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Publication numberUS3751647 A
Publication typeGrant
Publication dateAug 7, 1973
Filing dateSep 22, 1971
Priority dateSep 22, 1971
Also published asCA969658A1, DE2240653A1
Publication numberUS 3751647 A, US 3751647A, US-A-3751647, US3751647 A, US3751647A
InventorsMaeder R, Oster F, Soderman R
Original AssigneeIbm
Export CitationBiBTeX, EndNote, RefMan
External Links: USPTO, USPTO Assignment, Espacenet
Semiconductor and integrated circuit device yield modeling
US 3751647 A
Abstract
Yield modeling for an integrated circuit manufacturing process utilizes the number of defects for each chip, rather than average defect density, in the prediction model. An overall predicted yield is obtained from individual yields calculated for regions of approximately homogenous yield within the region. By using this approach, and preferably utilizing actual yield data and defect information from previously produced devices as well, in generating the yield model, sufficiently accurate yield predictions are obtained to allow the predictions to be used to identify critical yield detracting operations in the manufacturing process. These critical detracting operations may then be changed to decrease the number of defects produced by them.
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Description  (OCR text may contain errors)

United States Patent Maeder et al. 1 Aug. 7, I973 [54] SEMICONDUCTOR AND INTEGRATED 3,615,464 10/1971 Augusta 29/574 CIRCUIT DEvIcE YIELD MODELING g; e u [75] Inventors: Roger A. Maeder, Jericho; Frederick y ester Charlotte; Rlchard Primary Examiner-Milton S. Mehr Soderman, Essex Center, all of Vt. Anomey wmis E Higgins at a] [73] Assignee: International Business Machines Corporation, Armonk, NY. [57] ABSTRACT I22] F'Ied: Sept 1971 Yield modeling for an integrated circuit manufacturing [2]] A N 182,778 process utilizes the number of defects for each chip, rather than average defect density, in the prediction model. An overall predicted yield is obtained from indi- U-S- ClI. I vidual calculated for regions of approximately [5 (.1 .f I i I i homogenous the region. us g p FIQICI 0 Search I I 5 7, preach and preferably actual data and 235/151'13 defect information from previously produced devices as well, in generating the yield model, sufficiently accu- I56] Reterences cued rate yield predictions are obtained to allow the predic- UNITED STATES PATENTS tions to be used to identify critical yield detracting op- 3,151,237 9/1964 Hrabak 235/151.13 erations in the manufacturing process. These critical 3,515,860 6/1970 Fitzgerald, Jr. detracting operations may then be changed to decrease lg z i zz l i dg cl the number of defects produced by them. 3, 6),8 n erson 3,222,504 12/1965 Arnold et a1 235/151.I3 8 Claims, 5 Drawing Figures WAFER PROCESS PROCESS STARTS STEP STEP A II M 1 J '15 0 0 as F013 Es;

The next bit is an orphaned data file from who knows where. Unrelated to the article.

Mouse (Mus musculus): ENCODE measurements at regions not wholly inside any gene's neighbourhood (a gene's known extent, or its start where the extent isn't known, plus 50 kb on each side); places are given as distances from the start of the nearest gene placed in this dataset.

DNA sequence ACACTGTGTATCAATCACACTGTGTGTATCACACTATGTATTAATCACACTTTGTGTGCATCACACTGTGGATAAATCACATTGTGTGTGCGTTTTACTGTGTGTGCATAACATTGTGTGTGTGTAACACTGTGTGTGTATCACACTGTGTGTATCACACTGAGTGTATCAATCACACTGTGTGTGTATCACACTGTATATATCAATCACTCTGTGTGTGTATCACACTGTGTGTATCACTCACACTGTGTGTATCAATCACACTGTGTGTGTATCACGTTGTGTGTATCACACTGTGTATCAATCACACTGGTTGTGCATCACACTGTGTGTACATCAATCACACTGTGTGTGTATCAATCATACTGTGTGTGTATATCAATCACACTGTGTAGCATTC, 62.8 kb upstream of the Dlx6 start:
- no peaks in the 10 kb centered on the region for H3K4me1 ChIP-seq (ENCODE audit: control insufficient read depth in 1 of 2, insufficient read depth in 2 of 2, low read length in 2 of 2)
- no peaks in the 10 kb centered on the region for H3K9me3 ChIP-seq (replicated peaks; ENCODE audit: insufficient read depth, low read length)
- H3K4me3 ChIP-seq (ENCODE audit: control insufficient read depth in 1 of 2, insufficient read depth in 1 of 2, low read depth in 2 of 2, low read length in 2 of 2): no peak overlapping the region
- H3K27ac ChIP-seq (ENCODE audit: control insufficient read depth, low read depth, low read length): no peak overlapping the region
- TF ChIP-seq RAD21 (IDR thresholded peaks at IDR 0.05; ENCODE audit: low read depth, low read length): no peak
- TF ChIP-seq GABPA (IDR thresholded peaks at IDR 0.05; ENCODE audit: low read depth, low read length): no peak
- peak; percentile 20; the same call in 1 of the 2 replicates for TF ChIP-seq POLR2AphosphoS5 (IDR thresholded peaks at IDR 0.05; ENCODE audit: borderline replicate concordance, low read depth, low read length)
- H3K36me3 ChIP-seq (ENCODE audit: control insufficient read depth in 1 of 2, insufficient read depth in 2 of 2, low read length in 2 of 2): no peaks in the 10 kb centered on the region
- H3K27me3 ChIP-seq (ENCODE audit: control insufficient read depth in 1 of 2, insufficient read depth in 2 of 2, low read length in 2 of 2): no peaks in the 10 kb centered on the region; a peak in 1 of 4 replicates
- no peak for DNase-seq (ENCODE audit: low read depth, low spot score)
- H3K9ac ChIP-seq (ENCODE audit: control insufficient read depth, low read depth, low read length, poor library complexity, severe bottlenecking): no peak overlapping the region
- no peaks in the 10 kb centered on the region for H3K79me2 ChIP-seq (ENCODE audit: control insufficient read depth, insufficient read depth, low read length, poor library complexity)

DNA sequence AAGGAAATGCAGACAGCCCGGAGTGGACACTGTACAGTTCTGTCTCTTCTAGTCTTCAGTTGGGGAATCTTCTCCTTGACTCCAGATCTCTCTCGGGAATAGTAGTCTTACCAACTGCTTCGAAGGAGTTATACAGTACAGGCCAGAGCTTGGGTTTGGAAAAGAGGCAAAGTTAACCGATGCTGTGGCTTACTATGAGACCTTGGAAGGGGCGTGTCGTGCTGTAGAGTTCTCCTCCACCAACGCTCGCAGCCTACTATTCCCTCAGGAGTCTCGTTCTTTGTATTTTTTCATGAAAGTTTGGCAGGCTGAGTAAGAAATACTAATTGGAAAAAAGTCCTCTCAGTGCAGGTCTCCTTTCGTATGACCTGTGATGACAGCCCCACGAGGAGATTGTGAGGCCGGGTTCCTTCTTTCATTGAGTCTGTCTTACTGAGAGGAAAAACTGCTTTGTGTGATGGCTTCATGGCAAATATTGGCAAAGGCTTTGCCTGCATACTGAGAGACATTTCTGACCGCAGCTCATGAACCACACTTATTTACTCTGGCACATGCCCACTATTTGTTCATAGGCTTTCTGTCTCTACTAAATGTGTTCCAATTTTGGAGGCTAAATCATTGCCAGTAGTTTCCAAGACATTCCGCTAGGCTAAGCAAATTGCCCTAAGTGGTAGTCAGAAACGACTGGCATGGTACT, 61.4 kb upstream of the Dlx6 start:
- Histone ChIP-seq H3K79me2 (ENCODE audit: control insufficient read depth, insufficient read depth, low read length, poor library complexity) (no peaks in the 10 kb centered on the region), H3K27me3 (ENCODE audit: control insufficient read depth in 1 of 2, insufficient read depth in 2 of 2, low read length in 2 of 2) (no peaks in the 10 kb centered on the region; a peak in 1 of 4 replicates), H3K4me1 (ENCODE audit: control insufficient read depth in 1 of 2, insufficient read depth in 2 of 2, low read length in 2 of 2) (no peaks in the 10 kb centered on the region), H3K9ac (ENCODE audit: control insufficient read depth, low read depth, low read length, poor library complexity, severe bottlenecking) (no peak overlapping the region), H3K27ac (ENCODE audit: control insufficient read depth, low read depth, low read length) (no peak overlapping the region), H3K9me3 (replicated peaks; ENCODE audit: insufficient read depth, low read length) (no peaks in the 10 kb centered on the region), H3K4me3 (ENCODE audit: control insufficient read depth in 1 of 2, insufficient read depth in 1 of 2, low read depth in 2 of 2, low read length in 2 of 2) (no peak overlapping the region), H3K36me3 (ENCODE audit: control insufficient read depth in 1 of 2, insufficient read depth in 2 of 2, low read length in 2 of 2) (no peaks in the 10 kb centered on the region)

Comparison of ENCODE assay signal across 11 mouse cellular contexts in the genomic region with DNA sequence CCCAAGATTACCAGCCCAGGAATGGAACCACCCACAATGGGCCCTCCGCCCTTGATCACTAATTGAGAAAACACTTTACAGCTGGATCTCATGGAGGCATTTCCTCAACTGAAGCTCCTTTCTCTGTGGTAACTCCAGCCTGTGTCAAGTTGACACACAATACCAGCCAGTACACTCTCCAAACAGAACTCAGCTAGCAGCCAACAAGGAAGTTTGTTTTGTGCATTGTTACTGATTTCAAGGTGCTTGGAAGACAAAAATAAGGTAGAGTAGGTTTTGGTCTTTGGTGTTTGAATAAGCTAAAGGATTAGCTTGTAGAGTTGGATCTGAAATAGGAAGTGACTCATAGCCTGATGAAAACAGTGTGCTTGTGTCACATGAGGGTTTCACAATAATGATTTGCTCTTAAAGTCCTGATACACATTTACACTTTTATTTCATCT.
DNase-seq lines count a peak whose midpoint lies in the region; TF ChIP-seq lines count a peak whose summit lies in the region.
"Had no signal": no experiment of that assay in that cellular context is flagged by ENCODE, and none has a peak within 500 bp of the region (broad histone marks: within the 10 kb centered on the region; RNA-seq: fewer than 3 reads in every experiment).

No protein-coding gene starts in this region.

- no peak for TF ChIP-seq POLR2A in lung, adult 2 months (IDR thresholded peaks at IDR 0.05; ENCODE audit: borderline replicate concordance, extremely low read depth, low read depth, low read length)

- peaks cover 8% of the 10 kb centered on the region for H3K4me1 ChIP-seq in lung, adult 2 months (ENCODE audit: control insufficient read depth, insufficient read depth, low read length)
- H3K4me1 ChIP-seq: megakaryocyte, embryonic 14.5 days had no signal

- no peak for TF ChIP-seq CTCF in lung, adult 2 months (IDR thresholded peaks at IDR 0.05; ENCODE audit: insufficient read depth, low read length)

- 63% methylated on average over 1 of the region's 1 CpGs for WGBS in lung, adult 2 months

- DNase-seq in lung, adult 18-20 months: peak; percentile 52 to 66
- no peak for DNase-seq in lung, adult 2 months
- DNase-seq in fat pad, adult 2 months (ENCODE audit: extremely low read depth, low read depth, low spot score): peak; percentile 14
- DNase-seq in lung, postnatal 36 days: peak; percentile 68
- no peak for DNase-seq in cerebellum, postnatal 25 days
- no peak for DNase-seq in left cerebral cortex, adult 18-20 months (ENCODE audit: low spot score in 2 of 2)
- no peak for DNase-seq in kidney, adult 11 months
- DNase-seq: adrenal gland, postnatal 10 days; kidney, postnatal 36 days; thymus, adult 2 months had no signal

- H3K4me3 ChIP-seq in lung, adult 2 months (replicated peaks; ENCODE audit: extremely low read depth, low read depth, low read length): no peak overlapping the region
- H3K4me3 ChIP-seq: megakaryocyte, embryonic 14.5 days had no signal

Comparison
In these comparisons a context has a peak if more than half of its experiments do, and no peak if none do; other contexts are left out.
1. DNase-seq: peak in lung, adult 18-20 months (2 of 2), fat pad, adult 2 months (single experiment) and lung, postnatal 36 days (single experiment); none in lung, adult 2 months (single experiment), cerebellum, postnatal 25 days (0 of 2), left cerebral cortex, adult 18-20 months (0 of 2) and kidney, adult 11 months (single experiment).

YIELD YIELD 1 CHATNOGES PREDICTION IN PROCESS ICHITNOGES L PREDICTION m PROCESS v 0m T I 0m :MYCIREELADSEE ANALYSIS IIISPED IDII I|HYCIREELADSEI ANALYSIS INSPECTION I. 1 I I L 7 1 i a t J I PROCESS PROCESS STEP STEP TEST r N c I I c a e a A- J r-"- I HELD PROCESS Y'ELD .PRocEss I i m PROCESS PREDICTION CIIITIOGES I IN muss PREDICTION CHITIIOGES I INSPECTION ANDAALTYASIS :INCREASE: INSPECTION ANZALTYASIS :INCREASEI g Ele i i L I I l I 1 w i i l COMPARISON L I T or UPDATE i ACTUAL I YIELD 1- e PREDICTED IIO DE L j YIELD Patented Aug. 7, 1973 3,751,647

3 Sheets-Sheet 1 FIG.1 (PRIOR ART) :{I PROCESS PROCESS PROCESS PROCESS STEP STEP STEP STEP A B c 'N A A A A L T. I J J J L PROCESS T CHANGES I DATA FINAL T0 K-- I INCREASE I ANALYSIS TEST L YIELD I L J o LEvEL MASK 50 a LEVEL MASK INVENTORS |0 ROGER A. HAEDER FREDERIC w.osTER RICHARDJ.SODERHAN NUMBER OF DEFECTS 0N CHIP SURFACE ATTORNEY SEMICONDUCTOR AND INTEGRATED CIRCUIT DEVICE YIELD MODELING BACKGROUND OF THE INVENTION 1. Field of the Invention This invention relates to a semiconductor and integrated circuit device manufacturing process. More particularly, it relates to such a process in which in-process yield predictions on the basis of a statistical model are utilized to identify critical yield detracting operations, so that these operations may be changed to decrease the number of defective devices caused by them. Thus, the present invention relates to a process which allows critical yield detracting operations to be determined and changed before manufacture of devices affected by such yield detracting operations has been completed.